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Originally Posted by langkah View Post
I can't think of an area of study that is conducted more shabbily than recovery statistics.
The world of addiction recovery is the ultimate huckster's paradise.
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Old 12-31-2011, 10:20 AM
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I was reading in the New York Times yesterday about what better dream could there be than the pharmaceutical industry's producing a drug for which there could be guaranteed endless patients who "needed" it, married with a medical industry (yes industry) with an endless stream of paying patients who would need their services on a twice monthly basis.

It was referring to the "new" drug about to come on the market next year -- "pure" hydrocodone, ZOHYDRO, "untainted" by that nasty acetaminophen which would have naturally curtailed the maximum safe daily dosage.

This, of course, means a whole new batch of patients who will "need" addiction recovery services!

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Old 12-31-2011, 10:29 AM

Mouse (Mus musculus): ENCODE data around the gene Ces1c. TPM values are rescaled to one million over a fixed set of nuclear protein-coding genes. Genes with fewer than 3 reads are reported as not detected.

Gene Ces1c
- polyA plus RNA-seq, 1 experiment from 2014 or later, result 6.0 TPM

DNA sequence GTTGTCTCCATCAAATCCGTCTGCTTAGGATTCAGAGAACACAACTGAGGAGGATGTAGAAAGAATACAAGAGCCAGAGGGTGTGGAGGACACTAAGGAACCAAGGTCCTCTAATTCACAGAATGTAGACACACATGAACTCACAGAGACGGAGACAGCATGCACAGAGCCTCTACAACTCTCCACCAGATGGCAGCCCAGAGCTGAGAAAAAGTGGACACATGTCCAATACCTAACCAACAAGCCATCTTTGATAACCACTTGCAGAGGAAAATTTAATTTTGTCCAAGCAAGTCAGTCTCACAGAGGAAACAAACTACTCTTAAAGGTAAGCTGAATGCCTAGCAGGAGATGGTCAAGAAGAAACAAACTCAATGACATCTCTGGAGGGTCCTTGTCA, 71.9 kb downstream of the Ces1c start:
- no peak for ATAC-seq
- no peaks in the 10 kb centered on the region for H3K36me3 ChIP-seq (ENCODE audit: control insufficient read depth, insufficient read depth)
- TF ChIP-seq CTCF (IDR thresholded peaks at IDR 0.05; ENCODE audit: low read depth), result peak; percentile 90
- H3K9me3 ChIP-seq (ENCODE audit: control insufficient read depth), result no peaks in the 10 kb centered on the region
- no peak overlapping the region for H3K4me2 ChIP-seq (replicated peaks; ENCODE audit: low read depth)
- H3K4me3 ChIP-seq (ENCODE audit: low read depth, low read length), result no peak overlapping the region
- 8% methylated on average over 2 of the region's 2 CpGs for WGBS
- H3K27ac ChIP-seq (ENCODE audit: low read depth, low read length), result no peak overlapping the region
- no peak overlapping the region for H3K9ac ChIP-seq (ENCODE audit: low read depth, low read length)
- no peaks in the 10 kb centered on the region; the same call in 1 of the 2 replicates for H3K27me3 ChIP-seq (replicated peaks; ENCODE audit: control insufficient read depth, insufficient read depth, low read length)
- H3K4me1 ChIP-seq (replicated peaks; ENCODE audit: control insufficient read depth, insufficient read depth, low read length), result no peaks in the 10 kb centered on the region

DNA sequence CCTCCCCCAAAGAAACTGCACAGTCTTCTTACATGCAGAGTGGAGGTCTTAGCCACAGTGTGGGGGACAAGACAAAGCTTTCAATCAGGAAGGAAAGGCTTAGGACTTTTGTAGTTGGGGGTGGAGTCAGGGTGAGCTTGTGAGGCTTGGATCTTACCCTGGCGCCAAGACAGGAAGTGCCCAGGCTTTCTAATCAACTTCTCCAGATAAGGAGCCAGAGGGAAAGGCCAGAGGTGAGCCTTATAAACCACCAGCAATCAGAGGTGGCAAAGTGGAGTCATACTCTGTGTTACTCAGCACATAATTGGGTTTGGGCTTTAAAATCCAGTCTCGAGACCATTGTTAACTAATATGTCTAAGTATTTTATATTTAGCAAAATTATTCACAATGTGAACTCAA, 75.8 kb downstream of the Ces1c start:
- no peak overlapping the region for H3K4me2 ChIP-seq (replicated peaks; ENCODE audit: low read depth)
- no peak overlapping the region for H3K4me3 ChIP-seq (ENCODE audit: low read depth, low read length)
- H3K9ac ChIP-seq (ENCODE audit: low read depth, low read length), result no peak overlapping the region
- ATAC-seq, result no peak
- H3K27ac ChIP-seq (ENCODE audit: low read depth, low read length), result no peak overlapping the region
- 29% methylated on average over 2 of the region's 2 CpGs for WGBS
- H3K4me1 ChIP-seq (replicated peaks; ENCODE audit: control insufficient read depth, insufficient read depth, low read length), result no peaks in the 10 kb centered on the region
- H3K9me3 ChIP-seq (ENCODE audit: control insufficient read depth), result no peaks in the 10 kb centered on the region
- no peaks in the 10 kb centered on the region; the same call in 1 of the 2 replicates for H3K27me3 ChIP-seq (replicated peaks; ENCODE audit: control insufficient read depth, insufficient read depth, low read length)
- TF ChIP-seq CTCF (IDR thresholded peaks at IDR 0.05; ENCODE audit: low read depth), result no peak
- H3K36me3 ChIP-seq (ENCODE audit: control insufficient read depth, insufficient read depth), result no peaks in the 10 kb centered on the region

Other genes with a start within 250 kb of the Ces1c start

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There was one study done in 1975 at the Kansas City VA Medical Center that did have a control group of sorts. They were simply advised to quit drinking. If anyone has a link to the full article, I would be interested.

Abstract available here.

J Stud Alcohol. 1977 May;38(5):1004-31.

Alcoholism: a controlled trial of "treatment" and "advice".

Edwards G, Orford J, Egert S, Guthrie S, Hawker A, Hensman C, Mitcheson M,
Oppenheimer E, Taylor C.

Two groups of alcoholics received either one counseling session or several months of in- and outpatient treatment. One year later there were no significant differences in outcome between the two groups.
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Old 12-31-2011, 10:38 AM
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I have the whole article in pdf format, but I don't think I can attach it to a post here. I would need an email address, but SR email function doesn't permit pdf attachments unless I am missing something.
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Old 12-31-2011, 10:53 AM
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I'd love to see the entire article if you can figure out a way to upload it, failedtaper.

There were several studies done before the enactment of ethics rules preventing them. Those had mixed results. There were indeed some that showed quite bad outcomes including the famous Vaillant studies.